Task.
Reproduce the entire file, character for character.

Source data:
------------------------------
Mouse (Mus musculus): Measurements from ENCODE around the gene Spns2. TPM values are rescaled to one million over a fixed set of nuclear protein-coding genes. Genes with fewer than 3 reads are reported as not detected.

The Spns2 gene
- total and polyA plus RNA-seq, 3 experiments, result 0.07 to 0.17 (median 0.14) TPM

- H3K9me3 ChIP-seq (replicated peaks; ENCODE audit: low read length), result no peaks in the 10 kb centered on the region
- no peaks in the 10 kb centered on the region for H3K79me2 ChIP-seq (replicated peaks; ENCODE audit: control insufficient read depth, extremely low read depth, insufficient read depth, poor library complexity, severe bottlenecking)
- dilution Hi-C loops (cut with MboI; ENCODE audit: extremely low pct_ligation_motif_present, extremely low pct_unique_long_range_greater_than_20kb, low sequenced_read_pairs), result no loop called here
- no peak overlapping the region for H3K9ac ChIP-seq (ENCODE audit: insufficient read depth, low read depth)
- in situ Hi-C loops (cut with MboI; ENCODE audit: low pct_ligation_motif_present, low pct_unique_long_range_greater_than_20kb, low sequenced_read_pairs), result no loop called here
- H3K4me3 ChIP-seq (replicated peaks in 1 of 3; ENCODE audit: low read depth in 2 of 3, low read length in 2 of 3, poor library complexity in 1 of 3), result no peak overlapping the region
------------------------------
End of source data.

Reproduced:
Mouse (Mus musculus): Measurements from ENCODE around the gene Spns2. TPM values are rescaled to one million over a fixed set of nuclear protein-coding genes. Genes with fewer than 3 reads are reported as not detected.

The Spns2 gene
- total and polyA plus RNA-seq, 3 experiments, result 0.07 to 0.17 (median 0.14) TPM

- H3K9me3 ChIP-seq (replicated peaks; ENCODE audit: low read length), result no peaks in the 10 kb centered on the region
- no peaks in the 10 kb centered on the region for H3K79me2 ChIP-seq (replicated peaks; ENCODE audit: control insufficient read depth, extremely low read depth, insufficient read depth, poor library complexity, severe bottlenecking)
- dilution Hi-C loops (cut with MboI; ENCODE audit: extremely low pct_ligation_motif_present, extremely low pct_unique_long_range_greater_than_20kb, low sequenced_read_pairs), result no loop called here
- no peak overlapping the region for H3K9ac ChIP-seq (ENCODE audit: insufficient read depth, low read depth)
- in situ Hi-C loops (cut with MboI; ENCODE audit: low pct_ligation_motif_present, low pct_unique_long_range_greater_than_20kb, low sequenced_read_pairs), result no loop called here
- H3K4me3 ChIP-seq (replicated peaks in 1 of 3; ENCODE audit: low read depth in 2 of 3, low read length in 2 of 3, poor library complexity in 1 of 3), result no peak overlapping the region